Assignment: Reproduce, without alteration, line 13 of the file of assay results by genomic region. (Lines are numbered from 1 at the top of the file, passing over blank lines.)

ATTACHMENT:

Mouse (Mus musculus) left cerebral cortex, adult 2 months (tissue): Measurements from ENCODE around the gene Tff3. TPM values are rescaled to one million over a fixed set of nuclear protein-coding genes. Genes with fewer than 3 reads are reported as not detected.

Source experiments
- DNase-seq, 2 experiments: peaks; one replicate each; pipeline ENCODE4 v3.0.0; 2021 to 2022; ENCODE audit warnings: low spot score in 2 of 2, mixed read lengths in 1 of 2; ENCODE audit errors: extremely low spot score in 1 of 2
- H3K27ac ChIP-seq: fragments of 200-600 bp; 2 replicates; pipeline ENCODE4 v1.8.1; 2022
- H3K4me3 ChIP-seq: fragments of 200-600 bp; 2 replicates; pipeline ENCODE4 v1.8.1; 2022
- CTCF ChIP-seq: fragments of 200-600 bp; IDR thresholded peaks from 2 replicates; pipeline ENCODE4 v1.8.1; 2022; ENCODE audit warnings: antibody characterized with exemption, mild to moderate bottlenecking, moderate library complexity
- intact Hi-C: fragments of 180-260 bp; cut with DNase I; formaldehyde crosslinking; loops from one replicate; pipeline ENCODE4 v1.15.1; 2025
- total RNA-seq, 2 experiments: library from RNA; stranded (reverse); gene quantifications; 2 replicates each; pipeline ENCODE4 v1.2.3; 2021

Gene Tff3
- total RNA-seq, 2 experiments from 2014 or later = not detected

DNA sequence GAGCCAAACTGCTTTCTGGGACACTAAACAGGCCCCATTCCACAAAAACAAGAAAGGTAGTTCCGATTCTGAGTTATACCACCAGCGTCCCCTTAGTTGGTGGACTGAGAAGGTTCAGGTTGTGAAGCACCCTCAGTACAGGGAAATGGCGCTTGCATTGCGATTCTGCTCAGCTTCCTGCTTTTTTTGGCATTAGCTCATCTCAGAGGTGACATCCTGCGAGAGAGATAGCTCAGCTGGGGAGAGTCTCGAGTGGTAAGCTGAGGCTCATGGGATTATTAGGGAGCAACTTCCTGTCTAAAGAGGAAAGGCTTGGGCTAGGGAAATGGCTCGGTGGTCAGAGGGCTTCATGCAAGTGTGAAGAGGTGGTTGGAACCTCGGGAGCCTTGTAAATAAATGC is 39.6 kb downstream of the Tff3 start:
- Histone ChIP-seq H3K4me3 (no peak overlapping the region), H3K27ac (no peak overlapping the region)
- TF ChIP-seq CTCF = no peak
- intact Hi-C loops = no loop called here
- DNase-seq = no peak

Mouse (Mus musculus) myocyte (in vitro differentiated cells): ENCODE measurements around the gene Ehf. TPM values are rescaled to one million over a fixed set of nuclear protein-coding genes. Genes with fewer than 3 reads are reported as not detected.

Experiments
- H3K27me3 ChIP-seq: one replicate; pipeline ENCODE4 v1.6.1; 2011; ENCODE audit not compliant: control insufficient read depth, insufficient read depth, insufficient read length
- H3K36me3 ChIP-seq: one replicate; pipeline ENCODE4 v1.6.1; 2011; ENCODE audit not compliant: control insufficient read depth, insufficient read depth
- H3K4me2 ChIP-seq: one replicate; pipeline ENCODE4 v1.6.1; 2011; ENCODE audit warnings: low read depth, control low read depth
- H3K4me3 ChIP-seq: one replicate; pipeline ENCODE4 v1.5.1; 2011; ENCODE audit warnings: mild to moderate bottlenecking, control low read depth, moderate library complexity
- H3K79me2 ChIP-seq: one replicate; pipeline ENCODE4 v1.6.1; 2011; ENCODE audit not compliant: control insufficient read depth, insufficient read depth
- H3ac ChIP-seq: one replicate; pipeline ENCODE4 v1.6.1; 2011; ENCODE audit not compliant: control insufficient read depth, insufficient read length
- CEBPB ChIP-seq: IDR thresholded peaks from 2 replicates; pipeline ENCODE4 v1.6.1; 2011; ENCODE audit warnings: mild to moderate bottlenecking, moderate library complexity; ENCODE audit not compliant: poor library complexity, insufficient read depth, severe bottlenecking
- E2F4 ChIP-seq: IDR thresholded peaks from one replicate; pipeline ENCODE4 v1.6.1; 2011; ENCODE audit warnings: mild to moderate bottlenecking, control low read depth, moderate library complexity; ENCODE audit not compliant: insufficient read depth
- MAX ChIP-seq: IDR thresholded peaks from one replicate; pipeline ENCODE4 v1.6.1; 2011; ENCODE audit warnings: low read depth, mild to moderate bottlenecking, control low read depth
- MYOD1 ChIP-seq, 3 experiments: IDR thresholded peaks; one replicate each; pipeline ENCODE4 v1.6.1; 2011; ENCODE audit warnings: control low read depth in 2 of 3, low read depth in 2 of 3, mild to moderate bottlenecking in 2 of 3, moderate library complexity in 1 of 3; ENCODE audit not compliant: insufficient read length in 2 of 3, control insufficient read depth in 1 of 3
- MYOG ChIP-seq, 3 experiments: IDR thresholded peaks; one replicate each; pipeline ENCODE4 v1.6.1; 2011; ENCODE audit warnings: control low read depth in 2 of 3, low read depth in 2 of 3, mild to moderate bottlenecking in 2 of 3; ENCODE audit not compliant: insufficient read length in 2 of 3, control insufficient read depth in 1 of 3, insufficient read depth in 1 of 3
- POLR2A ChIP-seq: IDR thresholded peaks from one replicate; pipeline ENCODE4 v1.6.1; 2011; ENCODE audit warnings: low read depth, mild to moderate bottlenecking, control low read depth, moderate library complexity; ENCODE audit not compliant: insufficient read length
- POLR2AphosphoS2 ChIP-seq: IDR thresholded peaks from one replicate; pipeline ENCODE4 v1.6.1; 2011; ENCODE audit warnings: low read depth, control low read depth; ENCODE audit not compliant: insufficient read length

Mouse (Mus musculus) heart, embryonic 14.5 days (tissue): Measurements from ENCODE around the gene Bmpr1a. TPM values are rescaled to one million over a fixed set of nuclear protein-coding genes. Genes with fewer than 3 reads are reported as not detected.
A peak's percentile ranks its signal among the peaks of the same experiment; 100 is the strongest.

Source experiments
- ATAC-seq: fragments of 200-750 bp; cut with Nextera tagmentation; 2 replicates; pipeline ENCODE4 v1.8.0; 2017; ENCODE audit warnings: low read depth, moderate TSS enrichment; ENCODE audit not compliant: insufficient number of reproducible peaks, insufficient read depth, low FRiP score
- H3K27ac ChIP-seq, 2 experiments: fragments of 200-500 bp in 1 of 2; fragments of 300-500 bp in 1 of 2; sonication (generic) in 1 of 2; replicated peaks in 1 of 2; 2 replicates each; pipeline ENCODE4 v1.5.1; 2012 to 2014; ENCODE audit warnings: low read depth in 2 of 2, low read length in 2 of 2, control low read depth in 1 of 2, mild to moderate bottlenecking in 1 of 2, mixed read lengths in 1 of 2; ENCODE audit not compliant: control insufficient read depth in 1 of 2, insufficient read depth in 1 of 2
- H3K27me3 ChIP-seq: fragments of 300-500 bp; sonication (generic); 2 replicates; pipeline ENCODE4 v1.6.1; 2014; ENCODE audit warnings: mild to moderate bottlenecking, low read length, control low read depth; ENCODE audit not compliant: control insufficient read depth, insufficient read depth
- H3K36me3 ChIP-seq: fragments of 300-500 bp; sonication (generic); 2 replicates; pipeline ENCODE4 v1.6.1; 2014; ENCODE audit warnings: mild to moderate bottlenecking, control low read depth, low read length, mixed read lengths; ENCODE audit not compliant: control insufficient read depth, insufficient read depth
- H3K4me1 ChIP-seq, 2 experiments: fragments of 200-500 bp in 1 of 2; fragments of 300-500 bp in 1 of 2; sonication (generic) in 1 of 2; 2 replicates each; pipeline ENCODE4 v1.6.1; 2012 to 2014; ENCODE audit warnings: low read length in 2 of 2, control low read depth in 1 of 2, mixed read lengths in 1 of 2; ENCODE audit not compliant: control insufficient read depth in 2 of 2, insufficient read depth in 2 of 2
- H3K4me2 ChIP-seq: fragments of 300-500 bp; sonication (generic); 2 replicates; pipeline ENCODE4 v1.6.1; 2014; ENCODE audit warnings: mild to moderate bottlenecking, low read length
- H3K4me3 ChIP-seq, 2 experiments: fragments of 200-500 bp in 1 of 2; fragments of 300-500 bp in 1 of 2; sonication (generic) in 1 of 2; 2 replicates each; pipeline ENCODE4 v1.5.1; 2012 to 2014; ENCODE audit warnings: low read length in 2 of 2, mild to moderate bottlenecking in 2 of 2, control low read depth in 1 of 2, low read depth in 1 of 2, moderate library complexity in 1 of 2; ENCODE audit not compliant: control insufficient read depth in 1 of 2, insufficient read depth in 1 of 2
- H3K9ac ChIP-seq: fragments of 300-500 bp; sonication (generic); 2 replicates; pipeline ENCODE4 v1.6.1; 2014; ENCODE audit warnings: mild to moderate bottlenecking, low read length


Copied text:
- TF ChIP-seq CTCF = no peak